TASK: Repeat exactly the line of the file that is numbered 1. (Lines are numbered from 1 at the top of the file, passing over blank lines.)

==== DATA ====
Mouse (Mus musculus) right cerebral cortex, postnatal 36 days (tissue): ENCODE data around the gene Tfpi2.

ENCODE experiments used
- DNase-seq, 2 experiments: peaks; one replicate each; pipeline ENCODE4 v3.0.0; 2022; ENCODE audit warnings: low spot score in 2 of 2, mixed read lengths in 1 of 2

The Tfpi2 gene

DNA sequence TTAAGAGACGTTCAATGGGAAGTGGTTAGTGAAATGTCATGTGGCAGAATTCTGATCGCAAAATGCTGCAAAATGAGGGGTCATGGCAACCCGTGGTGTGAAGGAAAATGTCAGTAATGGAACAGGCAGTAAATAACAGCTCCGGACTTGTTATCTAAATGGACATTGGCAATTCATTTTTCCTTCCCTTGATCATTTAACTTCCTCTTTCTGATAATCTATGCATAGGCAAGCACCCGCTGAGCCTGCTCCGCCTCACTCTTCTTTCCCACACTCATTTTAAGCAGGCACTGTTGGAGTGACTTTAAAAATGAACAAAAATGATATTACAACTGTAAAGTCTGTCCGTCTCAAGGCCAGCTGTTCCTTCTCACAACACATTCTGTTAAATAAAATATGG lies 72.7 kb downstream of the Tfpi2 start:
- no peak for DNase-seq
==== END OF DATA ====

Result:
Mouse (Mus musculus) right cerebral cortex, postnatal 36 days (tissue): ENCODE data around the gene Tfpi2.